Thus, by contrasting demonic imagery with Othello’s true nature, Shakespeare develops the theme of how impressions can be deceptive. This is further emphasized by Brabantio’s impressions of Othello. After Othello’s noble nature is first revealed to the audience, he politely addresses Brabantio, stating “Good signior, you shall more command with years/Than with your weapons” (I.ii.___). Brabantio responds insultingly, utilizing hellish imagery when addressing Othello, stating “Damn'd as thou art, thou hast enchanted her” (I.ii.___). In this scene, the demonic imagery Brabantio uses serves as a harsh contrast between his impression of Othello as “Damn’d” and Othello’s actual calm and noble nature.
The religious preferences and philosophy of the English Renaissance affected Shakespeare’s writing. The battle for a man’s soul comes from the Christian idea of God in heaven conflicting with Satan in the world. Shakespeare views evil as more than only bad deeds; it breaks the holy order that God instituted to hold the universe together (Miller). Expanding
They tend to highlight what cost the Doctor Faustus to pursue such immoral and harsh actions and who he meets on his journey. I feel that the article that these two collaborated on was very well thought out and well informed. This play is a mixture of comedy and tragedy depending on which version the director is doing. The earlier play from 1604 writings of the play goes between both tragic and comic scenes. While, the later versions of the play printed in 1616, tends to lean more on the comic side of the play than the darker side.
It is important to understand the role of cross-dressing in case of Bernhardt. Jennifer Drouin suggests that cross-dressing is of three kinds: -“a) theatrical, a practice… rooted in necessity, b) Drag, a humourous parody of hetero-normative behaviour and c) passing, a subversive infiltration of society that attempts to occlude difference” (Bulman 15). These distinctions,
The Tragic Hero The people of our time know Oedipus Tyrannus as a hero of the two Sophocles tragedies. Oedipus is a mythological person, at least in his origin. Sophocles shaped it on the basis of old Thebes’s myths with such a mastery that he grew up to one of the greatest figures of Greek and world dramatic creativity. Oedipus was destined by a terrible curse by Pelops because of the crime that incurred when Laius committed the crime of rapping the young Chrysippus, son of King Pelops. That curse was to persuade King Laius and to punish him and his lineage to the third child, and his first victim was supposed to be King Laius himself, and was destined to die from the hands of his own son.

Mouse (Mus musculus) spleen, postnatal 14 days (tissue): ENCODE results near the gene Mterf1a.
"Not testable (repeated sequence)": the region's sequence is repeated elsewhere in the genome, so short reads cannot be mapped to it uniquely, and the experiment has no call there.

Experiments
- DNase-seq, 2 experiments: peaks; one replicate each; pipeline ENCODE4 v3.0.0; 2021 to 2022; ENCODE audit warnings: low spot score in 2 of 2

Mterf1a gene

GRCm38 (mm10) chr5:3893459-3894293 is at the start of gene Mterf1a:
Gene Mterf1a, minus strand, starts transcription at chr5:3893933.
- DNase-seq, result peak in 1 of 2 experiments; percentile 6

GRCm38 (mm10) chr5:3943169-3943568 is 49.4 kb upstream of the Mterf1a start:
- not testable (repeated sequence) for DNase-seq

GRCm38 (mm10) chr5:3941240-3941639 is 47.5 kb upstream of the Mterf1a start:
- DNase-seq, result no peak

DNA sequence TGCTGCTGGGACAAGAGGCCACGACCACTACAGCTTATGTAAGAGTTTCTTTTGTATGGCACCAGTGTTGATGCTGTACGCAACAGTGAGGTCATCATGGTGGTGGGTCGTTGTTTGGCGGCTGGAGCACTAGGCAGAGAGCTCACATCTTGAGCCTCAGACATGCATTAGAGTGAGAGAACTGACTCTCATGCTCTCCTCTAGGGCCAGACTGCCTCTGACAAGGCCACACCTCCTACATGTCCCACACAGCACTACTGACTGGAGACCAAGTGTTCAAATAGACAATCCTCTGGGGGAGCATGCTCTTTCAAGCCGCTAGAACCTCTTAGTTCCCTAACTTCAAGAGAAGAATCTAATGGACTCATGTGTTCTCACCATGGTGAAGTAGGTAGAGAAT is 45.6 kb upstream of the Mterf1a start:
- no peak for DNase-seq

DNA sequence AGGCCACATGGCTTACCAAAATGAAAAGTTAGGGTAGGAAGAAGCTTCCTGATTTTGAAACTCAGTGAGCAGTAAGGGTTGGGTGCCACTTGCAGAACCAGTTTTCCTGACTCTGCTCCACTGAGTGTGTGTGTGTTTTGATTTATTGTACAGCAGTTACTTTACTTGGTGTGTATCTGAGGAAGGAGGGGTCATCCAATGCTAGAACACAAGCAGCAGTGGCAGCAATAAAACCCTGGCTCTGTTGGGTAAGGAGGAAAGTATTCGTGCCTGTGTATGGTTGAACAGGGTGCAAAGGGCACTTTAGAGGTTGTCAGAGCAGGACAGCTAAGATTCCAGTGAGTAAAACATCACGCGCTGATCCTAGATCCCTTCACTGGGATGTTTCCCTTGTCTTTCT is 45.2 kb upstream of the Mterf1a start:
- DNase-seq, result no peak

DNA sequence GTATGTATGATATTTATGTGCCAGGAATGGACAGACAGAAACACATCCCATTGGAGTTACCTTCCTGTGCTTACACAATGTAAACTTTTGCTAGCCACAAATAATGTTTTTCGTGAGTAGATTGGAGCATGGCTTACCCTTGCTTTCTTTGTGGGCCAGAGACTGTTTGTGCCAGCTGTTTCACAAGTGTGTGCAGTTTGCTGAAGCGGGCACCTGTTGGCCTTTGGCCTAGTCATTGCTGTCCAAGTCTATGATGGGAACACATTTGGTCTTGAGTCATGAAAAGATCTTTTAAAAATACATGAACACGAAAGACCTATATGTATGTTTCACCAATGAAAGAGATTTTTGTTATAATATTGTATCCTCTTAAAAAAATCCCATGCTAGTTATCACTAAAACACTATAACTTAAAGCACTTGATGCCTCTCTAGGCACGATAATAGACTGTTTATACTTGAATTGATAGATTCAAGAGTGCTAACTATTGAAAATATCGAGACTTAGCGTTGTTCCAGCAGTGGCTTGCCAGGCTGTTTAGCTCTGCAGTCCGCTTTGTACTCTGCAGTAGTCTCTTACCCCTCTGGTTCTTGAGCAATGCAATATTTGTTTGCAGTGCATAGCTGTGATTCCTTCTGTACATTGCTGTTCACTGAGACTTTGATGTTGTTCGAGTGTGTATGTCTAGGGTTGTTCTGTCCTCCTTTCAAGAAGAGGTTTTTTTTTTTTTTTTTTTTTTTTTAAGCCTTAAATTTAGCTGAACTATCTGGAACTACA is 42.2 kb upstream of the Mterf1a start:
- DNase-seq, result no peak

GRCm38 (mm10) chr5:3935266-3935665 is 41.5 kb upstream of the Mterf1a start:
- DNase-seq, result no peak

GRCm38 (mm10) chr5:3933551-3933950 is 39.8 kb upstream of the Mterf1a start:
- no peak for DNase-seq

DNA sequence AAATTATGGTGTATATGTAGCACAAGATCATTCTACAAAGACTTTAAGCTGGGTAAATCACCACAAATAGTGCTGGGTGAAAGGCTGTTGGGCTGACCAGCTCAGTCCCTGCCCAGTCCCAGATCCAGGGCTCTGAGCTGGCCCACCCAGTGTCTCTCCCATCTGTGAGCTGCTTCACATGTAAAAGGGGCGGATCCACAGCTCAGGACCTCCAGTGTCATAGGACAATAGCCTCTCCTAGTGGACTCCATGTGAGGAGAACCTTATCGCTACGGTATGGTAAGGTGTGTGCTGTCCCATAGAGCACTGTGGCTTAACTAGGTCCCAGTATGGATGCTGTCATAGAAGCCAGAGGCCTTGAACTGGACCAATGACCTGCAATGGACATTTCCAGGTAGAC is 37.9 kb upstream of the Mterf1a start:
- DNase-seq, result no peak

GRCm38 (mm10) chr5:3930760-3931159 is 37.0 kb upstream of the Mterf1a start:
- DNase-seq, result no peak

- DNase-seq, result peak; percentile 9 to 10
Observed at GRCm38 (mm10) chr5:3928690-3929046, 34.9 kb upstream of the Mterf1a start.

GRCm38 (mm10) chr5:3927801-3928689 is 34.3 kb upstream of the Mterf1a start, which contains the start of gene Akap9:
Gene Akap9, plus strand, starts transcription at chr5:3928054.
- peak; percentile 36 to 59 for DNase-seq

Gotthold Ephraim Lessing 's Minna von Barnhelm or Soldiers Fortune is a Lustpiel. As suggested in its name, a Lustspiel is a comedy. The play is introduced as ein Lustspiel in fȕnf Aufzȕgen verfertiget im Jahre 1763. (Lessing 2012) Lessing combines tragedy and comedy in the sentimental comedy. The sentimental comedy is that Tellheim must overcome his moral trials which include bribing the saxons and feeling he is unworthy of Minna 's love.
Hogan pointed out that Milton’s prototypes of Satan, Eve and Adam and the story of the fall influenced John Dryden, William Blake, Shelley as well as the novelist Daniel Defoe (op.cit.). Nonetheless, Milton’s paradise Lost initiated a more significant debate about who (if any) was its hero. Joseph Addison, in one of his famous essays in The Spectator, argued that Milton had no hero in the classical sense, and if there is one it must be Christ. John Dryden named Satan as its technical hero and both William Blake and Shelley relied on Milton’s description of Satan to declare him on the side of Lucifer, who; “…above the rest// In shape and gesture proudly eminent,// Stood like a tower…”(Paradise Lost; I.598-91) As a matter of fact, Milton’s debatable hero drove Childs and Fowler (ibid; 105) to announce that “getting rid of ‘the hero’ seemed a critical necessity since the concept (of hero) was a barrier to the understanding of literary structures…and critics preferred the slippery term ‘character’. But, with novels like Wuthering Heights, and the writings of Vladimir Nabokov and Samuel Beckett, there emerged villainous or insane narrator-heroes who forced the term ‘antihero’ to fill a gap that the term ‘character’ could not fill.
The involvement of parliament members could justify why Queen Elizabeth decided to start strengthening the Anglican Church. English Renaissance theatre is derived from different medieval theatre traditions such as mystery plays that were performed in Europe as part of their religious festivals. These mystery plays are mostly retellings of legends based on biblical theme, which were originally performed in churches. This brought around the birth of secular based plays since they were built around religious festivals. (Renaissance English Drama, 2010) Elizabethan playwrights borrowed most of their ideas for their plays from the Roman playwrights.
Each socio-cultural factor led to various conflicts like insecurity and lack belongingness. In turn these conflicts manifested themselves in to existential issues and alienation. In this backdrop, this chapter looks at The Foreigner through different analytical prism to that of alienation and existentialism. The basic determinants of conflict are generally socio-cultural factors. Hence, in this chapter conflict in The Foreigner is analysed through socio-cultural factors that actually gave birth to conflict in the novel.
Philip Pullman said (about Milton), “when he writes about Hell and Devil, he writes with freedom. But when he writes about Heaven and Angels, he writes with chains”. He feels that Milton is of the devil’s party and that he knows it. In accordance with this belief, one may say that, in Satan, Milton portrays a part of himself. He brings out his beliefs and his arguments against God through the character of Satan.